Brand protection shouldn’t stop at trade marks. There are other forms of intellectual property protection that matter as well, such as copyright, database rights, design rights and confidential information.
In the UK, copyright exists automatically in “original works”, without any requirement for you to register it. “Original works” would potentially include your marketing materials, your operations manual, your training materials, and the wording, images and designs included in them. Copyright lasts for a set period, usually the life of the author plus 70 years after their death but it varies depending on the type of work being protected. If something has copyright, any unauthorised copying would be seen as copyright infringement, and could constitute a criminal offence and / or be actionable in civil law.
For full details of copyright law and other IP rights seek the advice of an expert. At the very least, you must take steps to record who has created any copyright works for you and that any intellectual property rights are properly assigned to you by the author. Additionally, you should ensure that your materials contain a suitable copyright notice, such as a © followed by the name of copyright owner and the year of publication.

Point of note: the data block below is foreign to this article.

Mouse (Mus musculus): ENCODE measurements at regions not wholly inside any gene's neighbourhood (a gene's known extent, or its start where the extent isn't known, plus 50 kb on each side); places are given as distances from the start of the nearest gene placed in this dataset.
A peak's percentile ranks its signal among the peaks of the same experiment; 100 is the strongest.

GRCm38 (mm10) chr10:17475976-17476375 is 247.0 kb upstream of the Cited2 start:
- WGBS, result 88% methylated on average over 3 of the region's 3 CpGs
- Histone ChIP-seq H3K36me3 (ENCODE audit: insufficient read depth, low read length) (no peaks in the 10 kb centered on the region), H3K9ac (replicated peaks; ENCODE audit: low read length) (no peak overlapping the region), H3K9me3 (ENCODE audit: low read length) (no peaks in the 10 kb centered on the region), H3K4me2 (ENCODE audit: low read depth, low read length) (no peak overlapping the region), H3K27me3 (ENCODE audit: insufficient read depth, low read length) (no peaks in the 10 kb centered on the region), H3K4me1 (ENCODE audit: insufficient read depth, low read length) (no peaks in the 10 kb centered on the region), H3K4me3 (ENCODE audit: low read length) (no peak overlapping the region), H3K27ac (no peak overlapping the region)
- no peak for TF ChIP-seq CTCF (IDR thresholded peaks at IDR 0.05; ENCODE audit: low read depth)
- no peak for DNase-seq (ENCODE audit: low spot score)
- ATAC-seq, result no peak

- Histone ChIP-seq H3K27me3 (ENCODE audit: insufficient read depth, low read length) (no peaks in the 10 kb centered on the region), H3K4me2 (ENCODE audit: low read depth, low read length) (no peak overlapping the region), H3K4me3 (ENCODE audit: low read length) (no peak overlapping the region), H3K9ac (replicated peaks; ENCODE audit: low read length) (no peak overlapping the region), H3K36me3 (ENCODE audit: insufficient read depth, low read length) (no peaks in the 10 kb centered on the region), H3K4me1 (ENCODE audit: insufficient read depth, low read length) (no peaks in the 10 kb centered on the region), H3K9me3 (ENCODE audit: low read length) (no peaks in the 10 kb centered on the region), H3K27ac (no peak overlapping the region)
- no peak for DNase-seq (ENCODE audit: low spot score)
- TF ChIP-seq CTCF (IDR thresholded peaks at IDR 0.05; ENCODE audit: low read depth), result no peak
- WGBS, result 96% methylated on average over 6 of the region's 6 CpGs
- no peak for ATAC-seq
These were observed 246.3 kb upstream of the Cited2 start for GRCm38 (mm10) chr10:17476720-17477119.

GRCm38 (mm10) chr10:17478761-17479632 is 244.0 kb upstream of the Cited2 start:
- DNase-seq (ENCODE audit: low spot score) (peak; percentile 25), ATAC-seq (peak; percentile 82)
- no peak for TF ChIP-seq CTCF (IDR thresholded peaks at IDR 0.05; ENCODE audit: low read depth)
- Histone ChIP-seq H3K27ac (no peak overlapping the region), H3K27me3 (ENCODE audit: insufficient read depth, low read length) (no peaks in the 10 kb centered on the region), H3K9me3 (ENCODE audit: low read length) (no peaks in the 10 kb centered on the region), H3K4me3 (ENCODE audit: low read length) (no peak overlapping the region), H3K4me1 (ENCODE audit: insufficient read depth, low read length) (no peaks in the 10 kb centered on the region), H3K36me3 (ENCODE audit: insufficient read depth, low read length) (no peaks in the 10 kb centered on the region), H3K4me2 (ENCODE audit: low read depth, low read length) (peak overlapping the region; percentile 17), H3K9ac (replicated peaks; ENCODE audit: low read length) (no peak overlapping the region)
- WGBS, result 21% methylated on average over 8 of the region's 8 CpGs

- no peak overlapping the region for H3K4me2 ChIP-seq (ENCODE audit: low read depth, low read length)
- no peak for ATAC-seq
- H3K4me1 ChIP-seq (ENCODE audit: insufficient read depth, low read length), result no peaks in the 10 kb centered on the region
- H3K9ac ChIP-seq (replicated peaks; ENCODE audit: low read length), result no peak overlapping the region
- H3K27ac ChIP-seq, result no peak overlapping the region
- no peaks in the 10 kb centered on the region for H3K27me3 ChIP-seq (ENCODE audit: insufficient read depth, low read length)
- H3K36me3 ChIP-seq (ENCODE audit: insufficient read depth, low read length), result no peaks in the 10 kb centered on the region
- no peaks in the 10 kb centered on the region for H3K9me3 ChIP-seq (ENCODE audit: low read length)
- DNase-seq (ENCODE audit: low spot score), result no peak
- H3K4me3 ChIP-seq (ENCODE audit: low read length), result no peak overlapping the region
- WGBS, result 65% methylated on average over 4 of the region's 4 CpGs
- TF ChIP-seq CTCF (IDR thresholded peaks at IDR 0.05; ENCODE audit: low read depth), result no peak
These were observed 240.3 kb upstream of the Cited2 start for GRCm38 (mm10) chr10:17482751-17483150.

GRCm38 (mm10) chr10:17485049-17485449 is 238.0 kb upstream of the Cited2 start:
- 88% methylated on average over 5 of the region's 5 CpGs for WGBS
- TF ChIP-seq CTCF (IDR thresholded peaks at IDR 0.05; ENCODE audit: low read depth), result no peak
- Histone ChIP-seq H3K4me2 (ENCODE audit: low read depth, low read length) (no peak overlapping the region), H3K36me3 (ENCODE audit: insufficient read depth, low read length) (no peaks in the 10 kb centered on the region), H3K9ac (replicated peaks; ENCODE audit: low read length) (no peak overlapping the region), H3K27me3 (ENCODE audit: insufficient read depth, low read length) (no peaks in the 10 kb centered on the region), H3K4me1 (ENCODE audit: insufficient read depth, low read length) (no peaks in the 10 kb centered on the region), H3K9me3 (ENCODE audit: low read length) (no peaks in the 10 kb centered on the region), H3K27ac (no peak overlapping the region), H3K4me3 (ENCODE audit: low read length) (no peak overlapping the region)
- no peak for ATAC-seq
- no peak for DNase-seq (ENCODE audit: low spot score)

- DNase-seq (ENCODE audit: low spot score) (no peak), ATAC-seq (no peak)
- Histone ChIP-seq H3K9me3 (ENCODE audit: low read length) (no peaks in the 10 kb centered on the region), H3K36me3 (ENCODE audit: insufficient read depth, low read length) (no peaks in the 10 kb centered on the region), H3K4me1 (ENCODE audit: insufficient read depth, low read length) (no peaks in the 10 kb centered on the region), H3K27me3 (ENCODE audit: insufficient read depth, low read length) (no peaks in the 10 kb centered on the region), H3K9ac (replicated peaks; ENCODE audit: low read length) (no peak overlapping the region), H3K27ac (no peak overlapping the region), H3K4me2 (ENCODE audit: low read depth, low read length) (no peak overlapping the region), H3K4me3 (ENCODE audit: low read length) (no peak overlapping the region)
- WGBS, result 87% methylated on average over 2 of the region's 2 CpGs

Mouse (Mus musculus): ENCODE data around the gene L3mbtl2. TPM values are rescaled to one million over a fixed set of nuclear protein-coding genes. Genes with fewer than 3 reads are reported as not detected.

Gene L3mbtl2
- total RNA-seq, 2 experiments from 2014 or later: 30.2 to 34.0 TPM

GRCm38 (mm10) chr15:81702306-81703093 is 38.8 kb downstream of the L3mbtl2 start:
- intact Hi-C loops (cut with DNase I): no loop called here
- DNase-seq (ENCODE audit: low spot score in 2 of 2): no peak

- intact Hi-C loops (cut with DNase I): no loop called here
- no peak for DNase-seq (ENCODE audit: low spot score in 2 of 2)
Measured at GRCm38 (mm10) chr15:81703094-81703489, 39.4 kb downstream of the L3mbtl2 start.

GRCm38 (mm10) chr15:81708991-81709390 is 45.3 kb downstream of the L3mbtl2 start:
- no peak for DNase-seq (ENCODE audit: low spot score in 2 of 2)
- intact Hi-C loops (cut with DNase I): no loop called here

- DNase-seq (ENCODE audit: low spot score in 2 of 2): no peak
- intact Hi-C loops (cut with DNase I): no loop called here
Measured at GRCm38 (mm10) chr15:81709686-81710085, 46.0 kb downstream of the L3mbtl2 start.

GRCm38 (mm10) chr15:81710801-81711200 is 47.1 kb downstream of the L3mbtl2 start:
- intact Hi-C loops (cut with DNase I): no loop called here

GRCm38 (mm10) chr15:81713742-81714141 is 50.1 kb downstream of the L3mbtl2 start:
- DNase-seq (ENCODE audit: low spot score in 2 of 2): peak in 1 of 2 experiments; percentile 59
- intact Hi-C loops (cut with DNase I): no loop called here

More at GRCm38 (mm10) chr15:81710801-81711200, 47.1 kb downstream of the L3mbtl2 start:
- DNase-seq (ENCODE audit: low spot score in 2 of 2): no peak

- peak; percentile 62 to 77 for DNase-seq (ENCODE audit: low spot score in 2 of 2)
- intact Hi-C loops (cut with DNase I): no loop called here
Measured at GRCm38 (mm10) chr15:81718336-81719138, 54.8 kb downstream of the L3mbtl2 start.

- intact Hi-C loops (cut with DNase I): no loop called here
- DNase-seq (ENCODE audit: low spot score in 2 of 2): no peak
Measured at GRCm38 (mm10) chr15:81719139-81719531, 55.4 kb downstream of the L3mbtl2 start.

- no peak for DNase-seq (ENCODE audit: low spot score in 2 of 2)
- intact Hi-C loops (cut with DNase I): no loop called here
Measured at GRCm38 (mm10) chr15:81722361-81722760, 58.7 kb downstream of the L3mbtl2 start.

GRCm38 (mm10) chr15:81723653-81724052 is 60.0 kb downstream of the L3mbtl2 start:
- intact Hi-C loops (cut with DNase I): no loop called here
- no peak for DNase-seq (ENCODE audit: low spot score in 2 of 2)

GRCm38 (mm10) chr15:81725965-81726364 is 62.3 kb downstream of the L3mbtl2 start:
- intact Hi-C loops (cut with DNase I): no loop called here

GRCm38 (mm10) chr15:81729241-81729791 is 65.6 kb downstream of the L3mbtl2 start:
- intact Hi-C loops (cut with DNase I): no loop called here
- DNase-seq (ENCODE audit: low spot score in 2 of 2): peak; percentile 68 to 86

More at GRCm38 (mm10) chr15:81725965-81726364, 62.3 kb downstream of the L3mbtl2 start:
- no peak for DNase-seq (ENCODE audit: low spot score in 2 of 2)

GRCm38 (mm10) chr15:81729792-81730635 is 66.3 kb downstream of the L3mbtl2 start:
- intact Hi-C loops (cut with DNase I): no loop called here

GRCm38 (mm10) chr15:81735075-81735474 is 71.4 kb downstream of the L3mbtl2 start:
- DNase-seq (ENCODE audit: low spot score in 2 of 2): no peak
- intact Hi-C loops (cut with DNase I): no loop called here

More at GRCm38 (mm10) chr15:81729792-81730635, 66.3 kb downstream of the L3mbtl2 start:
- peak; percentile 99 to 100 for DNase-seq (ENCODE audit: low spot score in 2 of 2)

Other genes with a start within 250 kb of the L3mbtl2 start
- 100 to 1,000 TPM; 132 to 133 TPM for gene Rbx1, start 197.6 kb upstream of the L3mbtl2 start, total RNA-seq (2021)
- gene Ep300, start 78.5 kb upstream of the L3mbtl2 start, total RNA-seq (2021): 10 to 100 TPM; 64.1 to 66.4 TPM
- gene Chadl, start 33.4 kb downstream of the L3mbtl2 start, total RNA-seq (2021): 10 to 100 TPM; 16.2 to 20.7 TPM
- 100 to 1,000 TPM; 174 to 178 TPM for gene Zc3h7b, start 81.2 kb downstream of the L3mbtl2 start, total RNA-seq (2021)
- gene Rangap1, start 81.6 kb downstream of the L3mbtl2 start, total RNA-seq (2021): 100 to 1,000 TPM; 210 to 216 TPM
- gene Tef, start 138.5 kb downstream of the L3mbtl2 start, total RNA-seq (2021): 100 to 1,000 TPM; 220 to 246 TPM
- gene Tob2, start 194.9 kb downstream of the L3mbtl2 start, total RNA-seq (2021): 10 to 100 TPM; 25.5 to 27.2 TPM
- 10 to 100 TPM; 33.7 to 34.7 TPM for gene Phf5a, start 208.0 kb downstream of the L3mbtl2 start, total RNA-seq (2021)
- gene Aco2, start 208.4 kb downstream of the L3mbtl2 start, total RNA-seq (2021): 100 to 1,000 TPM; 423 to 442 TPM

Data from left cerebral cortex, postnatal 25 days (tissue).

There will potentially be database rights in your Customer Relationship Management (CRM) system, your website, and various other systems. A database could be a hugely valuable asset to your business, and you should have robust procedures in place to protect it.
Design rights protect the appearance of a product, or part of it, and can be registered or unregistered.
You also have a right to protect your confidential information, and this could include things like know-how and trade secrets which are a key part of your business format. This is usually done through legally sound confidentiality and non-disclosure agreements.
Clearly, to know the value of your brand you need to know what intellectual property your business has, and then take sensible steps to protect it. There is no substitute to taking advice from a legal professional.
Now, more than ever your brand is worth protecting. If you need advice on how best to protect and exploit your IP, speak to one of our expert commercial lawyers today.
 Dvorak, D, Build your own brand
 Financial Times, July 2012